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World Police and Fire Games

The World Police and Fire Games (WPFG) is a biennial multi-sports tournament or ‘Olympics’ for serving and retired police, fire, prison and border security officers.  In 2007, Northern Ireland won an international bid to bring the 2013 Games to the UK for the first time in its 28 year history.  Up to June 2013, the PR focus had been on attracting competitors (7,000 from 67 countries signed up) and volunteers or gamesmakers (3,500 selected from a pool of 6,500).

World Police and Fire Games

World Police and Fire Games

 

The PR challenge from June until August was to get buy-in from the Northern Ireland public who knew little about the Games.

Aim

To create the environment and provide the support mechanisms to enable WPFG Ltd to deliver the friendliest and most successful World Police and Fire Games ever.

Objectives

  • To encourage all sections of the Northern Ireland public to spectate at the Games which historically have attracted very small numbers of spectators in other host cities.
  • To achieve comprehensive media coverage thereby creating awareness and interest in the Games.
  • To showcase Northern Ireland as able to host major sporting events.

Strategy

  • To position the Games as a world-class festival of sport which will be exciting, fun, family friendly and with free access to all events.
  • Secure a key media partnership.
  • To utilise stories of athlete’s human endeavour, courage, sporting achievements to give the Games a ‘personality’ and encourage public engagement.
  • To exploit the many unique WPFG sports as a point of difference and curiosity.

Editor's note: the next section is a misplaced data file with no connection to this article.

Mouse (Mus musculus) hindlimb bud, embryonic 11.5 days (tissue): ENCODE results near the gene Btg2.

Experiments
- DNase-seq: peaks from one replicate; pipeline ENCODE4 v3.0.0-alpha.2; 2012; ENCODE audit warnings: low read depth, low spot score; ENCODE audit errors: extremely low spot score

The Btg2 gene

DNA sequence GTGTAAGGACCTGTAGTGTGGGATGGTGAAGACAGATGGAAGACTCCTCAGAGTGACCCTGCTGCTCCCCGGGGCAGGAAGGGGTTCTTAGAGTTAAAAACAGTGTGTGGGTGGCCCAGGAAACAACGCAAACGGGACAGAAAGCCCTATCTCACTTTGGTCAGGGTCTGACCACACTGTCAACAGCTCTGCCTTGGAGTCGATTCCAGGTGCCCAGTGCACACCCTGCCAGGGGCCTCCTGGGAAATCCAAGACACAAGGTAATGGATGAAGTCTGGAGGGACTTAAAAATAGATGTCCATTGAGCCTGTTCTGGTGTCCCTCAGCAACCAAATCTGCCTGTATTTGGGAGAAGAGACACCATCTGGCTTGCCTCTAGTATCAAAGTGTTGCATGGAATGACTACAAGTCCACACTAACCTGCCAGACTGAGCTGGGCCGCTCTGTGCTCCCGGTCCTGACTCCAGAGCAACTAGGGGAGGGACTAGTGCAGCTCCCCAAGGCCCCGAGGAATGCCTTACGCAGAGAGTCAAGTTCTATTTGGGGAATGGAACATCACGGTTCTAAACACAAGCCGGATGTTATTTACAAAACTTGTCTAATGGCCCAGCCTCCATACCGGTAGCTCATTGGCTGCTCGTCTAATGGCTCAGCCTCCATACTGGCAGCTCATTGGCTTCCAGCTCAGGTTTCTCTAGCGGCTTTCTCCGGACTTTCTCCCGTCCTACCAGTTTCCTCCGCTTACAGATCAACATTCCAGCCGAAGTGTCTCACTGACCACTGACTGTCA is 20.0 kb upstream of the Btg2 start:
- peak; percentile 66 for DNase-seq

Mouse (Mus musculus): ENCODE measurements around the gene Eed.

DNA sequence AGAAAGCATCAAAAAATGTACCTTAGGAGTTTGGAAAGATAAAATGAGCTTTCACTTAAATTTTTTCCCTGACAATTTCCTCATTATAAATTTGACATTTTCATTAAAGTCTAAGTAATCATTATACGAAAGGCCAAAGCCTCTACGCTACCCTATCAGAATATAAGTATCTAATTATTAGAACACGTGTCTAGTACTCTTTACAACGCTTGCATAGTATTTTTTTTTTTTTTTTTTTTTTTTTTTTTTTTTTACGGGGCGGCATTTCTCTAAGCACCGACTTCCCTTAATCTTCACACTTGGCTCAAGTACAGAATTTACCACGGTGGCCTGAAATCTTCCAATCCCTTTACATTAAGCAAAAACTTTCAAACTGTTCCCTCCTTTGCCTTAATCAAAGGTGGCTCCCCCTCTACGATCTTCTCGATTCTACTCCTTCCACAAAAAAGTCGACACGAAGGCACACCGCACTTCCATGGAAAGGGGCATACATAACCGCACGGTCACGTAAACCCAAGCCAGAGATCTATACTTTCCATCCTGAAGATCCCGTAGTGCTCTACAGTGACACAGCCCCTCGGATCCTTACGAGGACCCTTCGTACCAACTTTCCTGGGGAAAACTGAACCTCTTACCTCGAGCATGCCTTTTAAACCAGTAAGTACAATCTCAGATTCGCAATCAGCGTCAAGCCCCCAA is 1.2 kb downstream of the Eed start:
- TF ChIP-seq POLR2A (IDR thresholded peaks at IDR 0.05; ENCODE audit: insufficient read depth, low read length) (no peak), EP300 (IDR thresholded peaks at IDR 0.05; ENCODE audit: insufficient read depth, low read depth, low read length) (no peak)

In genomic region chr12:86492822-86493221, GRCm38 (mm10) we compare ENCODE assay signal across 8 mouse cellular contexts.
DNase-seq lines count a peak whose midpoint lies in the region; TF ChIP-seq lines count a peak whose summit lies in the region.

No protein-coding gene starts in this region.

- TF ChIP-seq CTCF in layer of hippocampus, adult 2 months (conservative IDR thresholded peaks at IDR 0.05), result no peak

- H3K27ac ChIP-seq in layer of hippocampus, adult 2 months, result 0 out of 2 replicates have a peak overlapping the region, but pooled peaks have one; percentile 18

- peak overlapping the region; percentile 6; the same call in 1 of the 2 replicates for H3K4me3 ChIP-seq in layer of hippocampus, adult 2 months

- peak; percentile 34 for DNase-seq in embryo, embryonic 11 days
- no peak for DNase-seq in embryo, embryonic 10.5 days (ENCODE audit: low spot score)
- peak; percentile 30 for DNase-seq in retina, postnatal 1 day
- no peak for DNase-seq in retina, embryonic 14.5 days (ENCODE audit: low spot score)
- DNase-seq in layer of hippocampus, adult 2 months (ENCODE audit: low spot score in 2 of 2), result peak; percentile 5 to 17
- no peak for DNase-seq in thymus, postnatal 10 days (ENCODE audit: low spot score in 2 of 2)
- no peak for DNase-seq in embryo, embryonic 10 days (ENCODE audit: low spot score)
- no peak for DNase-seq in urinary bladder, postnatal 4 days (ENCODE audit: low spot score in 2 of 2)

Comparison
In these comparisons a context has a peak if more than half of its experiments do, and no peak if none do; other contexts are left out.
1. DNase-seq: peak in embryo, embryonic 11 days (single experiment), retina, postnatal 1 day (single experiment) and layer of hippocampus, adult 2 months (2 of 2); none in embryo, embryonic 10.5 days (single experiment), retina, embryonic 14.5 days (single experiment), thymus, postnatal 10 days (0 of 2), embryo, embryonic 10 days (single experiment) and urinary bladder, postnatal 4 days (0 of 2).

• Making it easy for the media – setting up press briefings, developing an extensive image bank and providing fact packs on people and sports.
  • Using social media to go vertically into the local fan bases of key sports through influencers such as local clubs and associations and to engage parents looking for something to entertain their kids when they were off school for the summer
  • Turn the 3,500 games volunteers into social media advocates and ambassadors

Tactics:

  • To achieve widespread public interest the Games had to be more than ‘just’ a sports story.  The whole spectrum of reporting was targeted from news to business and from lifestyle to tourism.
  • Contact was made with hundreds of athletes through Facebook to ask for their stories – their sporting/personal journey to the Games in NI and what they hoped to achieve.  From this bank of information we identified many interesting angles to pitch to the media ensuring that every outlet had different feature material.
  • We secured the BBC as media partner.
  • We invited journalists to ‘have a go’ at the more unusual sports eg. Stairclimb, Ultimate Firefighter, Toughest Competitor Alive, Munster.
  • Local services participants and volunteers were profiled (where security allowed) to encourage regional ownership.
  • Four weeks out we organised a media briefing providing detailed programme, map of venue locations, highlights, details of the opening ceremony and access arrangements.
  • We involved the Minister for Sport wherever possible as her support sent out a positive message that the Games were for everyone.